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essentials of this particular sermon because of its importance: for the first time St. Paul addressed both Jews and Gentiles together as ‘brethren’ without distinction or apology. After their expulsion from this Colonia Antiocheia, St. Paul and St. Barnabas proceeded on to evangelise Iconium. Here they stayed for a ‘considerable time’, the winter of 46/47.* 21

In 47 the missionary party founded churches in two towns on the Lycaonian plain: Lystra and then Derbe. Lystra was the home town of St. Timothy. At Lystra, after his healing of a cripple had caused him and St. Barnabas to be taken for the gods Mercury and Jupiter, St. Paul was nearly killed by stoning. After being ‘dragged out of the town and left for dead’ however, he regained consciousness and, on the following day, left for Derbe. In Derbe they ‘taught many’ and St. Paul stayed to recuperate over the winter of 47/48.* 22

In 48, St. Paul and St. Barnabas returned to complete the establishment of their new ‘Galatian’ churches. Thus ‘in each of these churches they appointed elders, and with prayer and fasting entrusted them to the Lord.’ (This ‘prayer and fasting’ makes it clear that these were more than mere administrative arrangements. These were sacramental acts for conferring priestly powers.) Used in preference to the normal pagan Greek word for ‘priest’ (hiereos) this title of elder was borrowed from the synagogue. These elders (‘presbyteroi’) were naturally ‘supervisors’ (‘episcopoi’) over their churches. While the Jewish term emphasised their priestly dignity, the Greek term emphasised their protective duty. Later in 58 we will glimpse St. Paul at Miletus exhorting his ‘elders’ from Ephesus to ‘be on your guard…over all the flock of which the Holy Spirit has made you the supervisors, to feed the church.’ Later still, in 65, St. Paul will instruct St. Titus in Crete to ‘appoint elders in every town’; he then lists the criteria for the choice of each elder ‘since as a supervisor he will be God’s representative’. 23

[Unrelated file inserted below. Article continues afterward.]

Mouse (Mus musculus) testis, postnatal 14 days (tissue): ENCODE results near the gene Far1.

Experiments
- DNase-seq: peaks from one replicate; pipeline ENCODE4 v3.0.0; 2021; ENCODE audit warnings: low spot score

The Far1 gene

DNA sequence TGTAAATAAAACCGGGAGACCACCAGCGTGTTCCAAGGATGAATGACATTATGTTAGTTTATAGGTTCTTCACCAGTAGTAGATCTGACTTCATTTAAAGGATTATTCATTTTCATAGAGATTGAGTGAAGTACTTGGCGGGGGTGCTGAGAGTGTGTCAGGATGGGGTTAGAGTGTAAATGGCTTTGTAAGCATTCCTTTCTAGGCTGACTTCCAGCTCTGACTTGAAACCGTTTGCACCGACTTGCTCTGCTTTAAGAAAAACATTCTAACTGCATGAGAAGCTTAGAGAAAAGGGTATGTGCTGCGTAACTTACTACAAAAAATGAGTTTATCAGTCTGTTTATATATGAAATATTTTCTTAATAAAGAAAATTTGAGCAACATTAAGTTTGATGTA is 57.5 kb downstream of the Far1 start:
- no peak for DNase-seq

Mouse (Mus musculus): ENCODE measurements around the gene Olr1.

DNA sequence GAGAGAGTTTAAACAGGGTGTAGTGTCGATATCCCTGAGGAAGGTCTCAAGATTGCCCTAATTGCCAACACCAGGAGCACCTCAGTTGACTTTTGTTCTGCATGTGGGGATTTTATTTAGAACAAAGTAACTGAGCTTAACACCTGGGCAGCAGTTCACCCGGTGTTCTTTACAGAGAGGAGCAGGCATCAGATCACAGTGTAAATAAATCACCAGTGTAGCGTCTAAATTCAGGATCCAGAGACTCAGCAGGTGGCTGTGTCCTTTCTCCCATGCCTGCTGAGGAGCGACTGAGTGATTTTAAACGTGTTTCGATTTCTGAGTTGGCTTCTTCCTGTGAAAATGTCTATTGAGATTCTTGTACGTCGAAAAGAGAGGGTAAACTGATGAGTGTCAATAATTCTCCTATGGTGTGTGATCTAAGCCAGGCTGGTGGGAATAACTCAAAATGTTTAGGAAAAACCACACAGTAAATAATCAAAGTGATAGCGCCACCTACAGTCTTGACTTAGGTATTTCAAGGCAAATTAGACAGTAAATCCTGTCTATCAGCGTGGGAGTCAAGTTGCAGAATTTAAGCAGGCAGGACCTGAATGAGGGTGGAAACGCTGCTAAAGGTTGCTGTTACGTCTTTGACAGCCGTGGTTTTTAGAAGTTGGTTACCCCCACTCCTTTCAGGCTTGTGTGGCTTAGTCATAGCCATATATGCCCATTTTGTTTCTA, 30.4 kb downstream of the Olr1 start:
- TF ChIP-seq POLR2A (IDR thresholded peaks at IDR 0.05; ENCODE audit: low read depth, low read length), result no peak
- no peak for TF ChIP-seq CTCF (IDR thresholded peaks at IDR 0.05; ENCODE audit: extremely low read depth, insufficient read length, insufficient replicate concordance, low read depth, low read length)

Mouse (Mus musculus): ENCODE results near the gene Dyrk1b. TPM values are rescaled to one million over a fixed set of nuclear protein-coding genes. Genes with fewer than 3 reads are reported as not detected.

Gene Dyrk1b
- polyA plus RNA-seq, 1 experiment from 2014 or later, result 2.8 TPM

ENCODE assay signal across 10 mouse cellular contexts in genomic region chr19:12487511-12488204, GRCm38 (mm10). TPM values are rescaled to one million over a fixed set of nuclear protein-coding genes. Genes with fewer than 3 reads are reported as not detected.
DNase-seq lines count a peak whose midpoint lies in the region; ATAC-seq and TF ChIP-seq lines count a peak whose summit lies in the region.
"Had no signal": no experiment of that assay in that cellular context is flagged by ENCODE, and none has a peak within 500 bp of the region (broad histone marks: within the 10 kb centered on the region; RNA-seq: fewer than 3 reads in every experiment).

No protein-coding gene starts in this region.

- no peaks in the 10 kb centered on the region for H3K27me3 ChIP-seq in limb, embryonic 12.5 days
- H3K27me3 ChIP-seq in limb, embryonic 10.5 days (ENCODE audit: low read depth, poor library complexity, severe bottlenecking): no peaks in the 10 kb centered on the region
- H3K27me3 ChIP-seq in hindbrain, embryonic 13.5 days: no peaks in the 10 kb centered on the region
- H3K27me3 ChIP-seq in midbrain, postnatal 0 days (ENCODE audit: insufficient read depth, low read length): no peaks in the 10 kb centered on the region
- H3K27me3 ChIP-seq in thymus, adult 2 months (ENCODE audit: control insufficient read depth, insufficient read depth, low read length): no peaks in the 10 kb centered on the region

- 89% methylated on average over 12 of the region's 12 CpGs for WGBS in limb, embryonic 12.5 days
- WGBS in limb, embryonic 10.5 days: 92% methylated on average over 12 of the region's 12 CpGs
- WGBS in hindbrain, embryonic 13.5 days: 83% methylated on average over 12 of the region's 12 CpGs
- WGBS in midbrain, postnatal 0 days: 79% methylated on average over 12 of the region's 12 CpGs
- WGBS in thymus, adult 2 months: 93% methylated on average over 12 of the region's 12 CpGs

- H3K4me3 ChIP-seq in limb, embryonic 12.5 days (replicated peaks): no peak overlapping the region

In the autumn of 48, after ordaining priests for each of their four new Galatian churches, the missionaries returned south to Perge and the port of Attalia and thence by sea to Antioch. In 49 however St. Paul in Antioch received news that his Galatian churches had been plunged into crisis by visiting ‘Judaisers’. A Judaiser was a Jewish Christian who taught that all baptised Christians, ex-pagans included, were bound to observe all the prescriptions of the full Mosaic Law, including circumcision. Failing this, they wanted all ex-Gentile Christians to be kept in a second class status similar to that of the proselytes or ‘God-fearers’ in the synagogues. They would have kept the newly born Church as a Jewish sect. Had these Judaisers come armed with St. Matthew’s Gospel newly translated into Greek? Such verses as our Lord’s words in 5:17-19 would surely have made their arguments most formidable.

How the Apostles Wrote the New Testament  

This survey of how the New Testament came to be written is also a chronicle of the first 40 years of the history of the Christian Church. It...